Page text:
2009 Cpi's SM and SX 250
- image 251818
2009 Cpi SM 250

Excellent suspension, when you get on the bike you will notice the suspension compresses easily both front and rear which gave me cause for concern however while riding I could feel the road beneath me which gave me a feeling of confidence while at the same time the bumps and holes in the road caused no discomfort, which is very important for me as I suffer from back injuries sustained over many years of racing and riding. The seat is par for course, no better or worse than any bike I have ridden..

The riding position is upright and as such some people may feel discomfort over longer distances from spine compression, however as stated before the suspension is very forgiving so that will be a mitigating factor. I have ridden up to 200km’s on one day and still had no discomfort in my back. The ride feels very spacious and comfortable, I am nearly 6ft, and am not comfortable on small bikes, full steering lock on scooters bruises my knees and the smallest bike I feel moderately ok on is a 400cc superports. This bike while smaller and less intimidating than the DRZ400 is still large enough to be comfortable. The controls are all convenient and well positioned with easy access while riding.

Design aspects

2009 Cpi's SM and SX 250
- image 251819
2009 Cpi SM 250

When riding at night I was amazed at how great the lights are great positioning and luminescence, very impressed. As is to be expected there is no storage space save a small notch next to the battery under the seat where the factory supplied tool pouch resides. I love letting motorists know where I am and to that end my GSXR1100 had a Yoshi race pipe that left unpleasant washing up to do when the “I didn’t see you there driver” HEARD me approach. No modification is required on this great noisy thumper, not super loud but loud enough that scooters and cars knew I was there and moved out of my way, a great safety factor.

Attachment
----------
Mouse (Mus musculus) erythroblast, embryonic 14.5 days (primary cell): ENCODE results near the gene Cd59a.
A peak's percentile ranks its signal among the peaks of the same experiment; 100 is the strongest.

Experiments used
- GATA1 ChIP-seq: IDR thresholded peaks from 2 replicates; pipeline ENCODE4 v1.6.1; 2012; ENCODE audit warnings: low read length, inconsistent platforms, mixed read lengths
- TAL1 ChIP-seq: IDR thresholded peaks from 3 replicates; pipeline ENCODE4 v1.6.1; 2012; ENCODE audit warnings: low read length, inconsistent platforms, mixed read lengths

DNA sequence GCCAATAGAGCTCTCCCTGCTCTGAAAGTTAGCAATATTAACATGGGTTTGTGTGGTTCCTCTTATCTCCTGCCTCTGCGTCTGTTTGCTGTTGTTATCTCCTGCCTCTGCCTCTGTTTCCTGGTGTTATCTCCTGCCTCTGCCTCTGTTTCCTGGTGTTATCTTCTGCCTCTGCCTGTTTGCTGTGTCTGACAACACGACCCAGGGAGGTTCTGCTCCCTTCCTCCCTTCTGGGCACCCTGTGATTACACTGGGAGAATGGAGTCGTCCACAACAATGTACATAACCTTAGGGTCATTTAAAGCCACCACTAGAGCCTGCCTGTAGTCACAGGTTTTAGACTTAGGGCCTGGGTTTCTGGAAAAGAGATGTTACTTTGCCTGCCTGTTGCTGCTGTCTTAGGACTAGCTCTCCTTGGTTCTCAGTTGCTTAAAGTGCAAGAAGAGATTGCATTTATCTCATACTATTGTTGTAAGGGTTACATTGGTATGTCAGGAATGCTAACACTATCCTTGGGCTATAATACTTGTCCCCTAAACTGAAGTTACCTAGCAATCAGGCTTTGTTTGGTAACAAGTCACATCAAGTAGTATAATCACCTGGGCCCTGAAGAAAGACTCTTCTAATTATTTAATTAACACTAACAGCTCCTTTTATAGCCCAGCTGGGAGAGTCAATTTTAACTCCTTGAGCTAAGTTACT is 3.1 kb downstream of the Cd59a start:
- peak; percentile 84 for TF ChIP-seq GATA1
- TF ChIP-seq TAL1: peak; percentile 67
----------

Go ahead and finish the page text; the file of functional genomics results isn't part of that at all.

The gauge is a digital job with bar and number tacho, speed and total distance readout with Lap timer, average speed, Trip distance and clock all accessed by a button near the right thumb, lights along the edges for the standard information include neutral, lights, high beam oil pressure/service and temperature. Backlit in Blue when the lights are on a nice touch. No fuel gauage.

I worked the clutch hard backing the bike into corners on the kart track and it is still going strong. As are the gears small motions get the gears selected with the solid click of a new gearbox giving you the feeling of a quality gearbox, when looking for first gear on most bikes I have owned you will feel that the you cannot select a further lower gear because the gear pedal will not depress again and so you know you have reached first however on this bike when you reach first gear the pedal will still depress to the same degree as if you were in any other higher gear so you get an ambiguous sensation and cannot be sure that you have reached 1st when stopped and looking for neutral.